But if your overtime work doesn’t produce good results, spiritual capitalists will immediately throw away these “work to learn” theories. Whether it’s because the company didn’t give you enough support, or due to events outside of your control, they will argue that the worker should take all responsibility for failing to meet their objectives, and the company is perfectly within their rights to slash the employee’s bonus or salary:
The company is not a school, and you are no longer a student. As a professional, you should take responsibility for your own actions and not look elsewhere to assign blame.
Gōngsī bú shì xuéxiào, nǐ yě bú shì xuéshēng le, zuòwéi yí gè zhíchǎngrén, nǐ yīnggāi xuéhuì wèi zìjǐ zuò de shì fùzé, búyào zhǎo kèguān lǐyóu.
A company is not a charity. You should reflect on yourself and catch up with the pace of the company.
Lǎobǎn kāi gōngsī yě bú shì zuò císhàn de. Nǐ yīnggāi fǎnsī yíxià zìjǐ, gēnshàng gōngsī de jiézòu.
And even when the company does something bad enough to make headlines, there are still some who will rally to their defense on social media. If a company forced their employees to work overtime but slashed the year-end bonus, they will say:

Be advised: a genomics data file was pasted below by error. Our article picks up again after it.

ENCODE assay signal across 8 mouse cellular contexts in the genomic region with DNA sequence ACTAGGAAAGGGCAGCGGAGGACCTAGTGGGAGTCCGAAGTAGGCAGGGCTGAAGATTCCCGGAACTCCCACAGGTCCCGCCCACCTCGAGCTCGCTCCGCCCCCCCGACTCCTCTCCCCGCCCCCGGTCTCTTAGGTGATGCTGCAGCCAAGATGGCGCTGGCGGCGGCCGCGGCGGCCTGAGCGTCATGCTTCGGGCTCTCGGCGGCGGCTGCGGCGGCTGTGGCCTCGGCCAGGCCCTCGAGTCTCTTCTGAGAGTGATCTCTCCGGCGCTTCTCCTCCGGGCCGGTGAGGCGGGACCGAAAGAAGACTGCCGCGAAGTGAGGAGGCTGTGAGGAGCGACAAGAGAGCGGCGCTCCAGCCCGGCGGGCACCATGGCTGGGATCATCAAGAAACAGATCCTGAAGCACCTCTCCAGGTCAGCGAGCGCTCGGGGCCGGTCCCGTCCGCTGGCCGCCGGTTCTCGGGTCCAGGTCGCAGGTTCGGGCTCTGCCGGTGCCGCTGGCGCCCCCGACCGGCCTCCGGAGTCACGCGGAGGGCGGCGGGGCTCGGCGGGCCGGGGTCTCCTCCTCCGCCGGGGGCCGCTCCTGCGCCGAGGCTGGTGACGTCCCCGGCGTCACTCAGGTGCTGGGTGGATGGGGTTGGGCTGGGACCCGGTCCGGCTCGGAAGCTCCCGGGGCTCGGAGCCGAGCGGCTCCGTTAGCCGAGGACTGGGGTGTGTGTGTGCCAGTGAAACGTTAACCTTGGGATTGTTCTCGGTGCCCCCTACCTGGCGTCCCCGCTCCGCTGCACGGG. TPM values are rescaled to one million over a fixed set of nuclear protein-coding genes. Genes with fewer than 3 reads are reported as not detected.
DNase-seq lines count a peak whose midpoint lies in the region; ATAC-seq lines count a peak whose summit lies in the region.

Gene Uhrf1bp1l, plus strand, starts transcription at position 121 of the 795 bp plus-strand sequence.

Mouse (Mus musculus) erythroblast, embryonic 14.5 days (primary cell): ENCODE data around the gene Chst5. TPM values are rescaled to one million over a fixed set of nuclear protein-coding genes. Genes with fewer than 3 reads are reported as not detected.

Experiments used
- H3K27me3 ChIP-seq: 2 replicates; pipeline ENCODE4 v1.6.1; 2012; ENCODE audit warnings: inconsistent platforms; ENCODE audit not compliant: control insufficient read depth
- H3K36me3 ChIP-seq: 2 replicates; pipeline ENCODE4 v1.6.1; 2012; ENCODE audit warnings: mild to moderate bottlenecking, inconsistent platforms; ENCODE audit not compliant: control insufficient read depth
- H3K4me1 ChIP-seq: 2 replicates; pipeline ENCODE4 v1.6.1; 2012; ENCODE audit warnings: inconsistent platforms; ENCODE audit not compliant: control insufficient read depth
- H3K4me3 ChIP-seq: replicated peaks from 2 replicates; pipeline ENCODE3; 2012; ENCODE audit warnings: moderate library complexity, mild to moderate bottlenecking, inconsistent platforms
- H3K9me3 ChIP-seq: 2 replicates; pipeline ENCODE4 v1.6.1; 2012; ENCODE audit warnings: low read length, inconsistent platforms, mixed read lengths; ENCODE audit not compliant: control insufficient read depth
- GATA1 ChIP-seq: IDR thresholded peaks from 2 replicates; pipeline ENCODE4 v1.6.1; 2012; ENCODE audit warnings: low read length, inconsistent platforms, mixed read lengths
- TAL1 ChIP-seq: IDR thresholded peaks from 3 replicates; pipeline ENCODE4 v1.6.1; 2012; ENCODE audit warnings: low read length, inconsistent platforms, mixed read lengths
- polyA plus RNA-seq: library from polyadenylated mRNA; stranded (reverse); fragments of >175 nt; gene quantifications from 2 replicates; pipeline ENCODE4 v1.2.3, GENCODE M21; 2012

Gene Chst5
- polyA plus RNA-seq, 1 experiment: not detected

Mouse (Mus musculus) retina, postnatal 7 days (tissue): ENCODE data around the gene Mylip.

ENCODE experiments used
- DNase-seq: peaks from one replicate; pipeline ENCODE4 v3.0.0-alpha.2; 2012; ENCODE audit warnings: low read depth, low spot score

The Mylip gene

Our performance wasn’t good this year. It’s a hard time for the whole company. As an employee, you should pay attention to the interests of the whole and take a longer view. Only when the company develops well can its employees develop well.
Jīnnián xiàoyì bù hǎo, gōngsī yě hěn kùnnan. Zuòwéi yuángōng yào yǒu dàjúguān, yǎnguāng yào chángyuǎn. Gōngsī fāzhǎn de hǎo, yuángōng gèrén cái néng fāzhǎn de hǎo.
And if the products are found to have quality issues:
No one is perfect!
Rén fēi shèngxián, shú néng wú guò!
If a company refuses to hire anyone over 35—as is commonly reported in the tech industry—spiritual capitalists won’t admit it’s ageism. Instead, they will say it’s the rule of the market:
The workplace is about survival of the fittest. Young people accept lower pay for the same work you do, so why wouldn’t the company lay you off?